Saturday, 3 March 2007
We made our living by busking in those days. Eyes played her flute and did well, while Man juggled elsewhere in town. He wasn't much good at it, to be honest, which is why me and Eyes always made more money. After disproving the theory that this was because of my cute puppyhood by swapping dogs for a day or two, Man finally conceded that it was simply down to greater skill on her part, a fact which was to prove important when things started to go into decline later on. At this point, however, he was still trying, with varied success. With his ubiquitous top hat and tails and purple dreadlocks, he certainly looked the part.
Salisbury was still at that time something of a centre for the New Age community, and many of the travellers from surrounding sites would pass through to either sign on or make their money by street performance, as we did. Eyes often teamed up with a local fiddler to play frantic Irish reels, whilst Man eventually met Chas, who was similarly incompetant but took himself far less seriously, something which could only be a positive influence.
They made quite a pair, 6ft-something Chas in his combat trousers and Mohawk, and 5ft 8' Man in his flamboyant attire. They both juggled as a team - or tried to - dropping clubs and balls everywhere and laughing as they failed. They made money by being cheerful. Since Man was prone to black and cruel moods - something else which would come to the fore further down the line - this friendship ensured our family stayed a happy one, if only for the time being.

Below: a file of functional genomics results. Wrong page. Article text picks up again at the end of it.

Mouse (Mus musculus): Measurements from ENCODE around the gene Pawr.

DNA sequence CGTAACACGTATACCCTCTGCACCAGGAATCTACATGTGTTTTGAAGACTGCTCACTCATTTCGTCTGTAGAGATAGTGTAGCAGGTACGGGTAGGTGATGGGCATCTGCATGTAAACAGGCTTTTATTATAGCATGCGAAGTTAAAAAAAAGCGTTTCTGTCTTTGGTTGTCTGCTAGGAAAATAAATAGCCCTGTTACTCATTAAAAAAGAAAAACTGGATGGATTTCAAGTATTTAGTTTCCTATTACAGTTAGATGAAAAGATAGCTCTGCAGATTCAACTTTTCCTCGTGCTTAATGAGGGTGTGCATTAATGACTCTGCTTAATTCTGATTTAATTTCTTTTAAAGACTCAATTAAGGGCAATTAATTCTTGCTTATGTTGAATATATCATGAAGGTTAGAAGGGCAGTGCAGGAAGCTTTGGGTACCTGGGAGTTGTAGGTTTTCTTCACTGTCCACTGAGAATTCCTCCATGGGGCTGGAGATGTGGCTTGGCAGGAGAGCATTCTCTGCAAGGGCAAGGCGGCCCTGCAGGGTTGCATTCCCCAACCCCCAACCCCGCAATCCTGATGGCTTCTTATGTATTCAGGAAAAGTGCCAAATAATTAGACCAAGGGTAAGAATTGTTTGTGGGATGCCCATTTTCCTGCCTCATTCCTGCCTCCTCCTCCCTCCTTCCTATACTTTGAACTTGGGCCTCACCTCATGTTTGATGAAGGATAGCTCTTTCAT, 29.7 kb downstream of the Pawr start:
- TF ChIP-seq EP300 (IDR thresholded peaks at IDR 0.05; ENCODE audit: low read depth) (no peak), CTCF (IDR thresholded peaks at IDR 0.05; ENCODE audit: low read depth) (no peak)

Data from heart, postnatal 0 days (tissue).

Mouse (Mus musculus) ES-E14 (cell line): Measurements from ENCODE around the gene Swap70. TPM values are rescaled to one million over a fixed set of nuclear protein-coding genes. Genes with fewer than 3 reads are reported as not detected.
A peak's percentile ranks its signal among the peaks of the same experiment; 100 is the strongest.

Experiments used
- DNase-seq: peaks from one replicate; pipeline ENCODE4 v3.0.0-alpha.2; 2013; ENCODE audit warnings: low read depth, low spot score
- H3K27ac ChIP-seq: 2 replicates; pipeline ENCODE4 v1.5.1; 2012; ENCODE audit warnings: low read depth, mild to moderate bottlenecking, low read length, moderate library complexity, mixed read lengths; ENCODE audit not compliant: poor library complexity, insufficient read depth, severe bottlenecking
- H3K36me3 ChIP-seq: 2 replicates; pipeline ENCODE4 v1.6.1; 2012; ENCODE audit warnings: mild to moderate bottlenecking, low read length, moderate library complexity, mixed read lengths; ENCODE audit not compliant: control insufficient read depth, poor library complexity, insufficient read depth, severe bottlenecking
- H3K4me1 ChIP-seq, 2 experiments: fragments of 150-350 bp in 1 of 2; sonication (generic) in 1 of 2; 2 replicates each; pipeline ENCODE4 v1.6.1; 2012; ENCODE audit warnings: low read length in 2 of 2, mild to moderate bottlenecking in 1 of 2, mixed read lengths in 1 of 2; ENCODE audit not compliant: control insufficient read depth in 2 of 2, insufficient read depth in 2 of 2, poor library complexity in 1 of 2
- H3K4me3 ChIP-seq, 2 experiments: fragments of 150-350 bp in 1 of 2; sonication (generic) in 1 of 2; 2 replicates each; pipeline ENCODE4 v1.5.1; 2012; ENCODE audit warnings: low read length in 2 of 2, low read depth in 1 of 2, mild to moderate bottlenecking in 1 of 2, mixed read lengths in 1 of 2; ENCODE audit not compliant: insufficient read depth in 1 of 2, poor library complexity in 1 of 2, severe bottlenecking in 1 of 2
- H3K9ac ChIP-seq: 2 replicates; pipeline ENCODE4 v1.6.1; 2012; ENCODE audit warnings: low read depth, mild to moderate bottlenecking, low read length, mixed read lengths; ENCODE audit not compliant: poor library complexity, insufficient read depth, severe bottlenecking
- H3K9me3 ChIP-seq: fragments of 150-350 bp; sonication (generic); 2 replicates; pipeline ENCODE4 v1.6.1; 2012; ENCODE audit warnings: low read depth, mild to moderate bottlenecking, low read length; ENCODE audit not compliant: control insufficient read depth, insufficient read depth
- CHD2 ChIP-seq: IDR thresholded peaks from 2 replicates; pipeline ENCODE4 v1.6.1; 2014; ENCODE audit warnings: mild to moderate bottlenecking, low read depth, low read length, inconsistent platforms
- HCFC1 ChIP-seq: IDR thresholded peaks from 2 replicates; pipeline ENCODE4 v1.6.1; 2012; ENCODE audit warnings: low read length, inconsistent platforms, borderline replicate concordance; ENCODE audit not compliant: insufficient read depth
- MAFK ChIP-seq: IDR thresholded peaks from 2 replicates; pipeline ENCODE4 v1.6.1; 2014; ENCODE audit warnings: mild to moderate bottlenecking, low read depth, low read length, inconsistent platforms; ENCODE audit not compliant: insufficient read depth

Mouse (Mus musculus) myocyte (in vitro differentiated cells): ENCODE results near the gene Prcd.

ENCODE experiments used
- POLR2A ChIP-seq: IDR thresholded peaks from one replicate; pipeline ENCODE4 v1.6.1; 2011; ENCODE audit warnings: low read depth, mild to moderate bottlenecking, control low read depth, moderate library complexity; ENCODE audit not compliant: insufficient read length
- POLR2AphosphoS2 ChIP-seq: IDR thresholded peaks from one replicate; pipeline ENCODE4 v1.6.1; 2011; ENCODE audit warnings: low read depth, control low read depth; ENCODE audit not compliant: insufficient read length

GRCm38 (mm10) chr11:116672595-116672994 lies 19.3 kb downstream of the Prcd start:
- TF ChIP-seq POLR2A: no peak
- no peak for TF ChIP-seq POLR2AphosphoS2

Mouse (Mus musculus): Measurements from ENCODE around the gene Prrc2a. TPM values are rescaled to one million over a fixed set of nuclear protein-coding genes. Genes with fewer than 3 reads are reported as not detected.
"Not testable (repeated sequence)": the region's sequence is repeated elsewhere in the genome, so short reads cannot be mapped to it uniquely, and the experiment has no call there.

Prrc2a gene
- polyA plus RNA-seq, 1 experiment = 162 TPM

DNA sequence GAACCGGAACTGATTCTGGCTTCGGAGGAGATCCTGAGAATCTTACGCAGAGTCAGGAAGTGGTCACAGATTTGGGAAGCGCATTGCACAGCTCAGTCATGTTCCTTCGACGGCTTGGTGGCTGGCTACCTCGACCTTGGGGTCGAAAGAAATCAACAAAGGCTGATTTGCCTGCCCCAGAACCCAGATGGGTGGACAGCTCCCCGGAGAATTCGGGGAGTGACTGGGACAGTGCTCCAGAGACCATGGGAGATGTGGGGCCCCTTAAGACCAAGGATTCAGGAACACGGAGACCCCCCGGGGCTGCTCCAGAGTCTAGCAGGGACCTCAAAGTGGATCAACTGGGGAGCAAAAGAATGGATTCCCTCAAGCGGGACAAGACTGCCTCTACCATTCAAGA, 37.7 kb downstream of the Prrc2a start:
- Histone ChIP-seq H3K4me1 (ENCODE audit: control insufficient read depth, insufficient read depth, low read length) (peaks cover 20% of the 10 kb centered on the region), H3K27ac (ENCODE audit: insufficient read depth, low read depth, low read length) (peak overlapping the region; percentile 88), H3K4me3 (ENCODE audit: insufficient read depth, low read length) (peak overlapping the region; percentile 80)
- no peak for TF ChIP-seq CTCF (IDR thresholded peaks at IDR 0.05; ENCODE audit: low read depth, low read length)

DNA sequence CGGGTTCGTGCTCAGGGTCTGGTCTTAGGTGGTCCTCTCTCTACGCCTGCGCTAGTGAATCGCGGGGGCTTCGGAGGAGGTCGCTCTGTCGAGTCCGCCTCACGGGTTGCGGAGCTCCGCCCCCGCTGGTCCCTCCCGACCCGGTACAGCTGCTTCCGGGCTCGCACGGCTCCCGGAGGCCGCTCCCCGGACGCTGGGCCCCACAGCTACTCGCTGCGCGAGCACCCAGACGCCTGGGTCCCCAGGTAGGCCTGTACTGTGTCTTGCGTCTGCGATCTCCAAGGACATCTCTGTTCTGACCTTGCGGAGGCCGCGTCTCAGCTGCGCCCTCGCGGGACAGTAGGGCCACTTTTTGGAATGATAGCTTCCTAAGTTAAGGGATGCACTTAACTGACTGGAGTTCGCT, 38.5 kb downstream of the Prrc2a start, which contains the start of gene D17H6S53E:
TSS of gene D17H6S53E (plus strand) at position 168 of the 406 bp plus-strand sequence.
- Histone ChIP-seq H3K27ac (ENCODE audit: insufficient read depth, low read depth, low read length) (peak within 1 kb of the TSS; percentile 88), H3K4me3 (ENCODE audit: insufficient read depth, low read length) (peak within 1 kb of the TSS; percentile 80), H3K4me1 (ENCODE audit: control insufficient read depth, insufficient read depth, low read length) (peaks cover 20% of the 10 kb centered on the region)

Back then there was a large Travellers Site just outside Shaftesbury in Dorset, about half an hour's drive from Salisbury, and this was where Chas lived in his 14ft trailer. He had a ratty old car with which to both pull the caravan and get himself to the surrounding towns to busk.
Being "on site" was something both Eyes and Man talked about, a dream and a potential way out of their current homeless situation. The skippering and squatting communities had close ties with the travellers in rural areas like this, so it was the obvious way forward - both in terms of perceived status and security, albeit of the usual temporary nature. At least when travellers got evicted they took their homes with them, rather than having to pack it all up and hope for the best. They were rarely without a roof completely.
It will therefore come as no surprise that the day came when we were invited back to Chas's place for the night, and that we jumped at that offer. As we all piled into his tow-car, the excitement in the air was electric - at last we were going to see where we were headed, where our future lay.